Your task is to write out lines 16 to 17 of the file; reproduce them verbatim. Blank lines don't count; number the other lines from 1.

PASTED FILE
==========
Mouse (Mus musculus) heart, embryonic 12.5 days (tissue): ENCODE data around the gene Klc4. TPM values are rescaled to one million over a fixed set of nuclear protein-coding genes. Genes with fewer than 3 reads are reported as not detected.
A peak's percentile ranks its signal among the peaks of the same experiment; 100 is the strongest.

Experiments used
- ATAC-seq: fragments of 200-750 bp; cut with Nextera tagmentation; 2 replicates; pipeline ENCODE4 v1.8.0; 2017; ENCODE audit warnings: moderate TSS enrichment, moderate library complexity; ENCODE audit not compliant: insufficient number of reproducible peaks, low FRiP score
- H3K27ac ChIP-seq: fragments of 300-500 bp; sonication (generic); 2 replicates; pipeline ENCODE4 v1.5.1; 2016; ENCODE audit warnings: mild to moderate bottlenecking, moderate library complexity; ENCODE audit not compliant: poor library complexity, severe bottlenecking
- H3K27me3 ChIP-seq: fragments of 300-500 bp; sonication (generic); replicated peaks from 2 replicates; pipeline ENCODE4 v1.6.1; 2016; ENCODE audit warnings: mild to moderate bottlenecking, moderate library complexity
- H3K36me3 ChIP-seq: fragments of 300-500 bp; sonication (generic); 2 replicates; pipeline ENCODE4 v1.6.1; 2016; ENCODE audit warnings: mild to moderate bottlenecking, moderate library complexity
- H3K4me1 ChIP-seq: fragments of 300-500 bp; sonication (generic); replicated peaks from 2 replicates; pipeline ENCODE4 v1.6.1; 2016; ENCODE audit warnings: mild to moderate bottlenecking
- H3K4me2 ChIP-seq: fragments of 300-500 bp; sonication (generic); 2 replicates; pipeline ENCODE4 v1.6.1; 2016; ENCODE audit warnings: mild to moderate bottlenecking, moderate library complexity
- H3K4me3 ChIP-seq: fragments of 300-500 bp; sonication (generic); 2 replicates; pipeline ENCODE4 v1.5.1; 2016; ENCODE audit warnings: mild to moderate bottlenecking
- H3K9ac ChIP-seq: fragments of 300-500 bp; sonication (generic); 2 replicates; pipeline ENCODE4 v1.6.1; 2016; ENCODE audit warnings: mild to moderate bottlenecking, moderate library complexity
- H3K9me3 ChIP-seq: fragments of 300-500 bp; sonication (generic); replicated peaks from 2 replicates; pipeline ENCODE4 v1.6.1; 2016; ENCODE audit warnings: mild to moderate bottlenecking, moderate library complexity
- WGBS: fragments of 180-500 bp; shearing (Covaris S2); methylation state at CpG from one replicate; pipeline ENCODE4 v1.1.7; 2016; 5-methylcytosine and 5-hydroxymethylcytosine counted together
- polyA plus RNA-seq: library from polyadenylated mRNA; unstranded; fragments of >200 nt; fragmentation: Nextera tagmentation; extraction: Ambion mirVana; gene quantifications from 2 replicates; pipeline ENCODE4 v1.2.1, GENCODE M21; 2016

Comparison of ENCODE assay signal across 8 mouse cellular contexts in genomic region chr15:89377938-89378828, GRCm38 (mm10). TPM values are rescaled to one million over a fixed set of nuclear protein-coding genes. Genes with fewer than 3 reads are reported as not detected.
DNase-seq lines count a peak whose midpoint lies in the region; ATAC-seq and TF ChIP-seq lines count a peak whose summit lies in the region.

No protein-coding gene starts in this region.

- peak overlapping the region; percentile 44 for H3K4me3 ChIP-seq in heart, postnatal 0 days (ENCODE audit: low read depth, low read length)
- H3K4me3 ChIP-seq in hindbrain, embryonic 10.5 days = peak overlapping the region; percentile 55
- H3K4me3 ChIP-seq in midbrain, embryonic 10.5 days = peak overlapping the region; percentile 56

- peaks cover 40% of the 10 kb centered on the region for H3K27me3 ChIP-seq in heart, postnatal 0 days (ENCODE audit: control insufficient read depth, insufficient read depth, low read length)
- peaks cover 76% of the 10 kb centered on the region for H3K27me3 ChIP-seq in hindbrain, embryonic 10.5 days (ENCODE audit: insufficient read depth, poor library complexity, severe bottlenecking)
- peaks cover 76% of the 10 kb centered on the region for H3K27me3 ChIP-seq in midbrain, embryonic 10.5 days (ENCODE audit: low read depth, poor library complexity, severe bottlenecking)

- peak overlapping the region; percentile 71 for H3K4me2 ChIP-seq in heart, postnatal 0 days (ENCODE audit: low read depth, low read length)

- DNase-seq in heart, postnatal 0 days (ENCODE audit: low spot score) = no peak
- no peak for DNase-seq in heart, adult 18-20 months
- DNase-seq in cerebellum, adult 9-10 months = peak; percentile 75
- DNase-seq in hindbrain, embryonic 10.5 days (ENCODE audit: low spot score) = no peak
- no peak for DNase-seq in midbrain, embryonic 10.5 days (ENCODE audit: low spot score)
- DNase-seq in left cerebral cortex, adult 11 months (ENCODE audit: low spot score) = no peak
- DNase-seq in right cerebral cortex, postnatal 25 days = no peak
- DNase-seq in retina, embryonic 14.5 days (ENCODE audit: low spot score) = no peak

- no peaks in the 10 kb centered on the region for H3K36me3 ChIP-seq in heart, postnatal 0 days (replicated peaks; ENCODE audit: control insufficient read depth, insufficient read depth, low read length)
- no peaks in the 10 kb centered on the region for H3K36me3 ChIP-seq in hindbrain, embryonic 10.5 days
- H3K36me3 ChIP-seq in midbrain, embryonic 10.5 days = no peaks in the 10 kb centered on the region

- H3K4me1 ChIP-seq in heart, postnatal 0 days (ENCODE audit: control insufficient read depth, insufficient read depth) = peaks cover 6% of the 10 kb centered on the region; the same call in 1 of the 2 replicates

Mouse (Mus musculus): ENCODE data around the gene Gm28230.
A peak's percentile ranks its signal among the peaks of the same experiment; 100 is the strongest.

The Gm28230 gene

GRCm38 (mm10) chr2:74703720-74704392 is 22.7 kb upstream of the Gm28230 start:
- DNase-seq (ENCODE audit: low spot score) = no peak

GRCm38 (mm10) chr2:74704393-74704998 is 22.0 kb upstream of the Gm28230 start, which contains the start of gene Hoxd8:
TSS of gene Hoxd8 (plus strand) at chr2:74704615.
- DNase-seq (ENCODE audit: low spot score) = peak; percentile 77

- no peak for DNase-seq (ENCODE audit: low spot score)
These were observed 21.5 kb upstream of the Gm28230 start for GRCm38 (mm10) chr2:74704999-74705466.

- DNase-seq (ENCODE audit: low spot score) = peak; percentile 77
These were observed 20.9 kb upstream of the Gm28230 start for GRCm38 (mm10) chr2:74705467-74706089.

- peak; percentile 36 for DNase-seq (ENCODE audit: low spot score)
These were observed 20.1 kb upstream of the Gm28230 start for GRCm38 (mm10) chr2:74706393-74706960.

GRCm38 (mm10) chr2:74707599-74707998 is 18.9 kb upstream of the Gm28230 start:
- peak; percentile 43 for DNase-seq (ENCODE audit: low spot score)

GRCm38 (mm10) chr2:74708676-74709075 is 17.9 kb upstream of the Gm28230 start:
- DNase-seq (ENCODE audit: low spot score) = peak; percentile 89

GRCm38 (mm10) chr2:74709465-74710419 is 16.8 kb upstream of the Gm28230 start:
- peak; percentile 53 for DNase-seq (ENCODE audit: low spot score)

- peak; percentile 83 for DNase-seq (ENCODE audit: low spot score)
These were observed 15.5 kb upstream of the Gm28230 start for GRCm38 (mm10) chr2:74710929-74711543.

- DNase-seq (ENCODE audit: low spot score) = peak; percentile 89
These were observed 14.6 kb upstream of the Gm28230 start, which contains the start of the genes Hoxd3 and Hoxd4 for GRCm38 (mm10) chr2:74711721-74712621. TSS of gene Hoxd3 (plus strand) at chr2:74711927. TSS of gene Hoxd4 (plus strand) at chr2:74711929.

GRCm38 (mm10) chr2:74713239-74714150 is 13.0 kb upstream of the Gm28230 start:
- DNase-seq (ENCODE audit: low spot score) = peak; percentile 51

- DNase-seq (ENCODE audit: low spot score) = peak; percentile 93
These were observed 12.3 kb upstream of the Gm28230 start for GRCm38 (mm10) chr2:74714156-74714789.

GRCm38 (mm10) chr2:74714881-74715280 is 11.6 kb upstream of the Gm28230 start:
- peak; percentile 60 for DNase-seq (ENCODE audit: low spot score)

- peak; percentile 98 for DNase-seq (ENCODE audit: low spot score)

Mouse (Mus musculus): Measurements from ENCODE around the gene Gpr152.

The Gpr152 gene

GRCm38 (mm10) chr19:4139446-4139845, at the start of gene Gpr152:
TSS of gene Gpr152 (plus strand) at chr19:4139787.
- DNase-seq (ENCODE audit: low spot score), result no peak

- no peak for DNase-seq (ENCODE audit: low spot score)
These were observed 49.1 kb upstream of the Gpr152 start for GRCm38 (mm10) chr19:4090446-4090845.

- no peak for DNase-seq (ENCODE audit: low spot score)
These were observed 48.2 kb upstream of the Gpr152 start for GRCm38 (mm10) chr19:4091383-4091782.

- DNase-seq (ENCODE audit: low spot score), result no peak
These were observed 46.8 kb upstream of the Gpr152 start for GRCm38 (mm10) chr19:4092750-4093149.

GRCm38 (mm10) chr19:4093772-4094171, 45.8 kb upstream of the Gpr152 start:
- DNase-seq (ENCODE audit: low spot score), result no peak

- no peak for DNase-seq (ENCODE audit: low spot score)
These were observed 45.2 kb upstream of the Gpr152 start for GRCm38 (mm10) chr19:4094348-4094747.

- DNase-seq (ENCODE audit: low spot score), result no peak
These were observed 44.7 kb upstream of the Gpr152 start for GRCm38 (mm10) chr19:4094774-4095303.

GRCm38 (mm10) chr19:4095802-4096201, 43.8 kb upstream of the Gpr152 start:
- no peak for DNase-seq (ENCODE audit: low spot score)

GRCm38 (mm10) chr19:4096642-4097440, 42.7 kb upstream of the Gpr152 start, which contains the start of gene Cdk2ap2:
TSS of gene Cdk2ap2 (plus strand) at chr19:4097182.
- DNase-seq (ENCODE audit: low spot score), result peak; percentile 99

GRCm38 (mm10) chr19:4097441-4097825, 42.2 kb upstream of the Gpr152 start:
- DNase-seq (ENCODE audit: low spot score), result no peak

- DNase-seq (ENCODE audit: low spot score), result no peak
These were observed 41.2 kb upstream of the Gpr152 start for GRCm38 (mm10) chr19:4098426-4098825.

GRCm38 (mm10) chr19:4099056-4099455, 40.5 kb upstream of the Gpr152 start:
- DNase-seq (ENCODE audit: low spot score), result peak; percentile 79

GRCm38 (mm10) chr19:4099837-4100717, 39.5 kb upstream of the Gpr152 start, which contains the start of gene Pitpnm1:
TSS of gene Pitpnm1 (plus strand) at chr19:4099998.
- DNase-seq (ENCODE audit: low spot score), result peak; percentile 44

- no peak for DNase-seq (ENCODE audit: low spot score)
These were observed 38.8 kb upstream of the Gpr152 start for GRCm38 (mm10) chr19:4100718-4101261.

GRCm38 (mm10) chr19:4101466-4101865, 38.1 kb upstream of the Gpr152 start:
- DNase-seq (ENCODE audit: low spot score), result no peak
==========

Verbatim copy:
DNase-seq lines count a peak whose midpoint lies in the region; ATAC-seq and TF ChIP-seq lines count a peak whose summit lies in the region.

No protein-coding gene starts in this region.